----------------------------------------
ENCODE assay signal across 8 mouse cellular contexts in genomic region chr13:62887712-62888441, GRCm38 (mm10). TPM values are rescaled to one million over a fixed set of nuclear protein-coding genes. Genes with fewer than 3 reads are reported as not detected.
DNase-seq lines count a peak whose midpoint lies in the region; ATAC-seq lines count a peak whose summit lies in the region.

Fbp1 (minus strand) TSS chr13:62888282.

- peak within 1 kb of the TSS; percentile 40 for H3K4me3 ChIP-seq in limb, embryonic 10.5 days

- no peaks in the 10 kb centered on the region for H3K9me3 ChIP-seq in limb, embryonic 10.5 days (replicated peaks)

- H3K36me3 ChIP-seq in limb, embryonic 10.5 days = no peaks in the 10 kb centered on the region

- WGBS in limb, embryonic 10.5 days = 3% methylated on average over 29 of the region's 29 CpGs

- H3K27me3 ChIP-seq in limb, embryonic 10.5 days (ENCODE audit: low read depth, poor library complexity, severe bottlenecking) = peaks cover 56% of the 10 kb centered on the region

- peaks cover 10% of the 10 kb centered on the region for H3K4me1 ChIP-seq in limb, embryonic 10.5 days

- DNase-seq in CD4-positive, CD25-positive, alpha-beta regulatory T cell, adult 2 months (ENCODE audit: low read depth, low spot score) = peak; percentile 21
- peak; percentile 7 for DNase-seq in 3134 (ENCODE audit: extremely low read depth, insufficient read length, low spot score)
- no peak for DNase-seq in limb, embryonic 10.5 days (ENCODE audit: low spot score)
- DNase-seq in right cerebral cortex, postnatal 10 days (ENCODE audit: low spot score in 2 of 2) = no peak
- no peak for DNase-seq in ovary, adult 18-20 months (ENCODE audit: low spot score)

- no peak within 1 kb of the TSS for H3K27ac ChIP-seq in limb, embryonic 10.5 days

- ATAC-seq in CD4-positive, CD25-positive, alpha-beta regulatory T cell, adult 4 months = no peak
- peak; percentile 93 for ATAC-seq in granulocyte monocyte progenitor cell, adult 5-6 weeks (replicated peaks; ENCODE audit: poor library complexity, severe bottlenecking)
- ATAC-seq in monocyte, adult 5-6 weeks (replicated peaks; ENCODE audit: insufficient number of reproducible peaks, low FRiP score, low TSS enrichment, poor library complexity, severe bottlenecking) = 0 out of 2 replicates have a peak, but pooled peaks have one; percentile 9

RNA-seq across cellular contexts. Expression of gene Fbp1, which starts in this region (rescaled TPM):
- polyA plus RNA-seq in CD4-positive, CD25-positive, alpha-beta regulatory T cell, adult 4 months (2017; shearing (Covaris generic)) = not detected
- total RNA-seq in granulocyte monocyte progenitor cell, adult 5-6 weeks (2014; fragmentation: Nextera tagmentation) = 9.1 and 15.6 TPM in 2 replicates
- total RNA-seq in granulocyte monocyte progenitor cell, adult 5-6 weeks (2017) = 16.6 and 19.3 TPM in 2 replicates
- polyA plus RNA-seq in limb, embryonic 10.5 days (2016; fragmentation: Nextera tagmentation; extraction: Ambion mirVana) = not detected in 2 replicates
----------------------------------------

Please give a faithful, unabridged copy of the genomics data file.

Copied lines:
ENCODE assay signal across 8 mouse cellular contexts in genomic region chr13:62887712-62888441, GRCm38 (mm10). TPM values are rescaled to one million over a fixed set of nuclear protein-coding genes. Genes with fewer than 3 reads are reported as not detected.
DNase-seq lines count a peak whose midpoint lies in the region; ATAC-seq lines count a peak whose summit lies in the region.

Fbp1 (minus strand) TSS chr13:62888282.

- peak within 1 kb of the TSS; percentile 40 for H3K4me3 ChIP-seq in limb, embryonic 10.5 days

- no peaks in the 10 kb centered on the region for H3K9me3 ChIP-seq in limb, embryonic 10.5 days (replicated peaks)

- H3K36me3 ChIP-seq in limb, embryonic 10.5 days = no peaks in the 10 kb centered on the region

- WGBS in limb, embryonic 10.5 days = 3% methylated on average over 29 of the region's 29 CpGs

- H3K27me3 ChIP-seq in limb, embryonic 10.5 days (ENCODE audit: low read depth, poor library complexity, severe bottlenecking) = peaks cover 56% of the 10 kb centered on the region

- peaks cover 10% of the 10 kb centered on the region for H3K4me1 ChIP-seq in limb, embryonic 10.5 days

- DNase-seq in CD4-positive, CD25-positive, alpha-beta regulatory T cell, adult 2 months (ENCODE audit: low read depth, low spot score) = peak; percentile 21
- peak; percentile 7 for DNase-seq in 3134 (ENCODE audit: extremely low read depth, insufficient read length, low spot score)
- no peak for DNase-seq in limb, embryonic 10.5 days (ENCODE audit: low spot score)
- DNase-seq in right cerebral cortex, postnatal 10 days (ENCODE audit: low spot score in 2 of 2) = no peak
- no peak for DNase-seq in ovary, adult 18-20 months (ENCODE audit: low spot score)

- no peak within 1 kb of the TSS for H3K27ac ChIP-seq in limb, embryonic 10.5 days

- ATAC-seq in CD4-positive, CD25-positive, alpha-beta regulatory T cell, adult 4 months = no peak
- peak; percentile 93 for ATAC-seq in granulocyte monocyte progenitor cell, adult 5-6 weeks (replicated peaks; ENCODE audit: poor library complexity, severe bottlenecking)
- ATAC-seq in monocyte, adult 5-6 weeks (replicated peaks; ENCODE audit: insufficient number of reproducible peaks, low FRiP score, low TSS enrichment, poor library complexity, severe bottlenecking) = 0 out of 2 replicates have a peak, but pooled peaks have one; percentile 9

RNA-seq across cellular contexts. Expression of gene Fbp1, which starts in this region (rescaled TPM):
- polyA plus RNA-seq in CD4-positive, CD25-positive, alpha-beta regulatory T cell, adult 4 months (2017; shearing (Covaris generic)) = not detected
- total RNA-seq in granulocyte monocyte progenitor cell, adult 5-6 weeks (2014; fragmentation: Nextera tagmentation) = 9.1 and 15.6 TPM in 2 replicates
- total RNA-seq in granulocyte monocyte progenitor cell, adult 5-6 weeks (2017) = 16.6 and 19.3 TPM in 2 replicates
- polyA plus RNA-seq in limb, embryonic 10.5 days (2016; fragmentation: Nextera tagmentation; extraction: Ambion mirVana) = not detected in 2 replicates